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Private Sector Development

Arab world start-ups need partners, pathways, and talent to access markets

Jamil Wyne's picture
Also available in: Français | العربية
 dotshock | Shutterstock

Market access is critical to the growth of start-ups in the Middle East and North Africa (MENA). Start-ups seeking to scale up their operations need to think in terms of regional, rather than solely national, growth strategies from day one. However, maneuvering themselves into new countries is a complex process, and one that hinges on finding the pathways, people, and partners for market expansion.

Young Tunisian entrepreneurs push to change attitudes to jobs

Christine Petré's picture
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Young entrepreneurs - Courtesy of Christine Petre

“There’s no weekend for an entrepreneur,” said 24-year-old Hamdy Ben Salah with a smile, when we met on a sunny Saturday morning at his home-based office, where Elyes Labidi and Boulabiar Marwen—two of his five colleagues—were already sitting in front of their computers. The small room they sit in used to be kept for household garbage. But, with furniture and some paint, today it is the base of AlphaLab.

Jordanian venture aims to use technology to empower refugees

Christine Petré's picture
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Loay Malahmeh, a co-founder of 3D Mena

The organization Refugee Open Ware is on a mission to empower refugees by giving them access to new technologies, such as 3D-printing. “We want to raise awareness about what 3D-printing can do,” explains Loay Malahmeh, a co-founder of the Jordanian company, 3D Mena and a partner in Refugee Open Ware. “How it can not only solve real problems, but also unleash immense, untapped potential.”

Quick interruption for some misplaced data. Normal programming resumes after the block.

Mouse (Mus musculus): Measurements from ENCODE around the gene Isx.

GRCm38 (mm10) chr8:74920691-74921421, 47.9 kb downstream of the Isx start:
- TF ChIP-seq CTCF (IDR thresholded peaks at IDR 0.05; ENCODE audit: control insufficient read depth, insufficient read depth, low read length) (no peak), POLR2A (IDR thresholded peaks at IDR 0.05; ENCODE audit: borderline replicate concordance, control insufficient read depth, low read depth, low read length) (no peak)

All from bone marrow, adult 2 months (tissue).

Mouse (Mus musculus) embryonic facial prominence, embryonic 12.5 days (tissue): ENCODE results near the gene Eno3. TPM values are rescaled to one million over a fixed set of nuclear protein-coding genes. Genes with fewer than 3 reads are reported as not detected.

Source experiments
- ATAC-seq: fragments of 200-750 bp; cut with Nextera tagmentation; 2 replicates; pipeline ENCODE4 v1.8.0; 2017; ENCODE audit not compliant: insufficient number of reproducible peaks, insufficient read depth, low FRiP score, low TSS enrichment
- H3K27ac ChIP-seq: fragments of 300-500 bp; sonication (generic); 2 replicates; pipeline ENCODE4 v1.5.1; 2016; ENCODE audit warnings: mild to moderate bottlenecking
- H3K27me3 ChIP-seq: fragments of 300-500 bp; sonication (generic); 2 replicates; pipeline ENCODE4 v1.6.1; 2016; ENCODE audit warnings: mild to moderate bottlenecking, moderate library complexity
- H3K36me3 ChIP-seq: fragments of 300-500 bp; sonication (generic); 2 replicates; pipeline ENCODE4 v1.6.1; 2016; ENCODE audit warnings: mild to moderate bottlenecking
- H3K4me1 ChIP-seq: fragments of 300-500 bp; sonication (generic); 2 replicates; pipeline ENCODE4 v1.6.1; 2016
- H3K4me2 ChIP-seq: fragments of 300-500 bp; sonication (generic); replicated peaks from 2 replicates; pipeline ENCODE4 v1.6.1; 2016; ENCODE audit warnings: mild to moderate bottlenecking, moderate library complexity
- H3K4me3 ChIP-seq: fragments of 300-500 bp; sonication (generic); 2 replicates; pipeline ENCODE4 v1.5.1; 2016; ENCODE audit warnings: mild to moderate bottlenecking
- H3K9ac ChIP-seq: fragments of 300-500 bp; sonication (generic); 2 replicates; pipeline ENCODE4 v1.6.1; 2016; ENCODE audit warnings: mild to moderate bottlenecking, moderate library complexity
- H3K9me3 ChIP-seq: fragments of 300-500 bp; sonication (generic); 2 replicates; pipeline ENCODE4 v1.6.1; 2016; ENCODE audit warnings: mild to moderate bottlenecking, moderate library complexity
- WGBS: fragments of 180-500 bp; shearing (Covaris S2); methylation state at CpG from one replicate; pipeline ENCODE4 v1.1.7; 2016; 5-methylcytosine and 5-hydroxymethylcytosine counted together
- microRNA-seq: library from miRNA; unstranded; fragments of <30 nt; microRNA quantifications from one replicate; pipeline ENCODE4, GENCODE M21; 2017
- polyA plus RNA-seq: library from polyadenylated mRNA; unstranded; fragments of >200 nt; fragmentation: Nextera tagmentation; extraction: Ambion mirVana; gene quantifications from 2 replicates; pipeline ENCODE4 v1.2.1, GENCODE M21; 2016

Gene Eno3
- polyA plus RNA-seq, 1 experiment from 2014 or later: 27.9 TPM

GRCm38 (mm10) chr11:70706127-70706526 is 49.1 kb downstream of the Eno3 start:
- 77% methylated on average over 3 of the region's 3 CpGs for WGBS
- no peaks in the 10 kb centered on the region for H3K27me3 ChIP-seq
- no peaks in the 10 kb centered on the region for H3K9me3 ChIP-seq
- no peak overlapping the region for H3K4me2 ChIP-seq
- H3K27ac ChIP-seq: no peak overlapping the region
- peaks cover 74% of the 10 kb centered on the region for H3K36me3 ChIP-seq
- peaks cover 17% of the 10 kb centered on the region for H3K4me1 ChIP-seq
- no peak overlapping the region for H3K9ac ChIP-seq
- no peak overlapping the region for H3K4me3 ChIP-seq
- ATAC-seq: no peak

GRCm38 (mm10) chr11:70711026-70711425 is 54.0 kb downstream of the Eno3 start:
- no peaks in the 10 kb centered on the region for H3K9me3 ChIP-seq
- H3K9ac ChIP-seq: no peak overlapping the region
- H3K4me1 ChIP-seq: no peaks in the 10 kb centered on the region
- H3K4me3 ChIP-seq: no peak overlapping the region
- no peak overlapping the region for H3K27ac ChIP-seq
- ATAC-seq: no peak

The Impact of Syrian Businesses in Turkey

Omer Karasapan's picture
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Istanbul, Turkey - Creatista l Shutterstock.com

In Turkey, as in other countries, refugees are often seen as an unmitigated burden, taking jobs from locals, straining public resources, and stoking fears of rising crime and terrorism. Clearly there are significant costs and risks shouldered by host countries, but there is another side to the story—the contributions made by refugees as they bring new businesses, markets, and skills to their host communities. To the extent that countries focus on an enabling business environment and a modicum of protection for refugees working illegally, the positive side of the ledger can only grow.

Getting Syrians back to work – a win-win for host countries and the refugees

John Speakman's picture
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 John Speakman l World Bank

For the last six weeks or so I have been more or less full time engaged in thinking about how we can generate employment opportunities for Syrians in countries that are hosting them, particularly those located in Syria’s near neighbors.  I have reflected on my experience in working on private sector development in Syria nearly a decade ago.  As someone who had worked in virtually every country in the Middle East I was amazed at the country’s industrial potential. 

Does the Middle East tech sector need younger political leadership?

Joulan Abdul Khalek's picture